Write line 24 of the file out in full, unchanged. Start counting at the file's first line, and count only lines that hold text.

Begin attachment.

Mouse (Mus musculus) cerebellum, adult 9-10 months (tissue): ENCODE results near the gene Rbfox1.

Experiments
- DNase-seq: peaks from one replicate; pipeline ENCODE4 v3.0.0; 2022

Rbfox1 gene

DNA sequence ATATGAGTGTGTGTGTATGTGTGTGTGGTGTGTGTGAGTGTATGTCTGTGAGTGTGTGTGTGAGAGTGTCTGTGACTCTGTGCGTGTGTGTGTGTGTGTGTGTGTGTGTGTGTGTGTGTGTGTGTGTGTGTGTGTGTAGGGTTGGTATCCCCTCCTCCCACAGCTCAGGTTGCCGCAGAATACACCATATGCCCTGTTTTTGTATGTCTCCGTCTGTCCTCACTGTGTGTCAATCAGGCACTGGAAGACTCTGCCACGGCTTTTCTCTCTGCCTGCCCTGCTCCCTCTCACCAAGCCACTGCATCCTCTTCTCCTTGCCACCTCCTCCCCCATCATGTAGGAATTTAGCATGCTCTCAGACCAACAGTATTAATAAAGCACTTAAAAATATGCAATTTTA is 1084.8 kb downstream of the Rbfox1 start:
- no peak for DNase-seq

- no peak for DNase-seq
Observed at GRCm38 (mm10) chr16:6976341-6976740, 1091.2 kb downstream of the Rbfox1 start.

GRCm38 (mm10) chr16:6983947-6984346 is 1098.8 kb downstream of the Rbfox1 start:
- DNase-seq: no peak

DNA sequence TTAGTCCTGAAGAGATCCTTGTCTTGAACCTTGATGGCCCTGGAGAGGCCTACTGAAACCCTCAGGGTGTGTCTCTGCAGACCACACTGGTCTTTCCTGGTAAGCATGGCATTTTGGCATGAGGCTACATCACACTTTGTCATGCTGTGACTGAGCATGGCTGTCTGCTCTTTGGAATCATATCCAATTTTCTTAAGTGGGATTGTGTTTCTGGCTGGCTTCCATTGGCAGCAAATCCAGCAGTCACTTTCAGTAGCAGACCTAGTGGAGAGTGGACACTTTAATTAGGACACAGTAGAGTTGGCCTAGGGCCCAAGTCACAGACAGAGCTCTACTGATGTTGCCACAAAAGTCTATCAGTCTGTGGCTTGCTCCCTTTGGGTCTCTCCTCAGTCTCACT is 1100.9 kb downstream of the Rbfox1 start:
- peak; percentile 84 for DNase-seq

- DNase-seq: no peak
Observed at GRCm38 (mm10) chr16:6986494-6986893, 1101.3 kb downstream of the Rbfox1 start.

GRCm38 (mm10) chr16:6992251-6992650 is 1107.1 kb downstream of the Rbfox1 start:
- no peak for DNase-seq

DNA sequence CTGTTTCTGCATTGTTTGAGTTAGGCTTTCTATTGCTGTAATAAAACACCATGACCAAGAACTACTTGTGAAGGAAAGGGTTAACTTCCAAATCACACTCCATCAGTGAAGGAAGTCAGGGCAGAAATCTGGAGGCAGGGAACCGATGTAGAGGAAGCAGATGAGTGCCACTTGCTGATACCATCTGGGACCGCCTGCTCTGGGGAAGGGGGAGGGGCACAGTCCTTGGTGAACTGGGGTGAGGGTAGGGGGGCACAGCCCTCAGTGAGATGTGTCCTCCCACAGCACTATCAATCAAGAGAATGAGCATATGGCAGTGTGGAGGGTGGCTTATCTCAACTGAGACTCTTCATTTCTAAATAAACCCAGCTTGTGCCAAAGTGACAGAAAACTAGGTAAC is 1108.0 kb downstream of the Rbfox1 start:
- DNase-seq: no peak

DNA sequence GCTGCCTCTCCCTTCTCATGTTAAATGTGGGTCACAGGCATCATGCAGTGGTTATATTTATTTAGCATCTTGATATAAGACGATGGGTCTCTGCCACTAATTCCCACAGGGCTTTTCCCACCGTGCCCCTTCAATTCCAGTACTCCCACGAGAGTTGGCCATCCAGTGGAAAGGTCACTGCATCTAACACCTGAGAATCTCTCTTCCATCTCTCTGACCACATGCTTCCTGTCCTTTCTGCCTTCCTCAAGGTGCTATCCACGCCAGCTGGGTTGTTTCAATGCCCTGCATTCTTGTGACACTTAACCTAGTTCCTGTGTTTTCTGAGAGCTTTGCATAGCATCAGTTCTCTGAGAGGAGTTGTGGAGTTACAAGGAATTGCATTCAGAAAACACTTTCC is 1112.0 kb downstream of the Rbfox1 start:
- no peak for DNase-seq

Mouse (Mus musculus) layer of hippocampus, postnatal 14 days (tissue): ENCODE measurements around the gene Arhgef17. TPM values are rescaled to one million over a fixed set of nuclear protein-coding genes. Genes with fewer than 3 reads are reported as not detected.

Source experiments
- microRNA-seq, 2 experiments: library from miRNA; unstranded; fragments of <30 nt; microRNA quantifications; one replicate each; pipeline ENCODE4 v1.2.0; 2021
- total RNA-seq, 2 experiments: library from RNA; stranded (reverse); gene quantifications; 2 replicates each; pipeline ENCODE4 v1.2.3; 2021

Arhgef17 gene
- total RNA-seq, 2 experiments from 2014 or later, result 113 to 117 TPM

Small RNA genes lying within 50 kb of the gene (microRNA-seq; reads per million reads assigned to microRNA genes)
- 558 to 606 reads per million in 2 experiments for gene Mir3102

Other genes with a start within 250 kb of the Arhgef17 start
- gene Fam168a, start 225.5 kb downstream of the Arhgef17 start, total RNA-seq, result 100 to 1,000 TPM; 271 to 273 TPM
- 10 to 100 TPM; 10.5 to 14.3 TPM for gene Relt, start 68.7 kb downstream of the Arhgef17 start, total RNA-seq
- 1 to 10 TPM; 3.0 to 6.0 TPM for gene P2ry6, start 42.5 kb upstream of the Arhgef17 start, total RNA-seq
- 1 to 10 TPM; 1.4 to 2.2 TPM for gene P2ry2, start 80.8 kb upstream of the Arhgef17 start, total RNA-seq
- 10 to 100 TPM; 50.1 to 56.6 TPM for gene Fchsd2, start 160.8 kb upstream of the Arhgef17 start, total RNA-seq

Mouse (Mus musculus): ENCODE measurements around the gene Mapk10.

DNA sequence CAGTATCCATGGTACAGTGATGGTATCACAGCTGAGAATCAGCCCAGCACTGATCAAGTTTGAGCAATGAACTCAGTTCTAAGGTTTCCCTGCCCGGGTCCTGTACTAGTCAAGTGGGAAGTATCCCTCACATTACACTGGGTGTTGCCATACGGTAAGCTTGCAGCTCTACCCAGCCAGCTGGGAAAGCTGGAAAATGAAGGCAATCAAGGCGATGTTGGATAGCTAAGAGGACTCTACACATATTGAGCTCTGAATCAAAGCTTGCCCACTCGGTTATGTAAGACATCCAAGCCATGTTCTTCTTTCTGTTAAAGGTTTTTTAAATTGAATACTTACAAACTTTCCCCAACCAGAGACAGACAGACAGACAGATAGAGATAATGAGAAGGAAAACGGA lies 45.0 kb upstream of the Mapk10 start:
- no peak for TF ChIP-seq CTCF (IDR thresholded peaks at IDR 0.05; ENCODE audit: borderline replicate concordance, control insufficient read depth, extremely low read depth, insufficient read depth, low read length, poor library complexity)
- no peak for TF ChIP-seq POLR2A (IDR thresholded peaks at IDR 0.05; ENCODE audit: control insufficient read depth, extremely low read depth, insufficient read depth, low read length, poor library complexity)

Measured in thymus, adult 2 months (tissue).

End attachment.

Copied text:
- total RNA-seq, 2 experiments: library from RNA; stranded (reverse); gene quantifications; 2 replicates each; pipeline ENCODE4 v1.2.3; 2021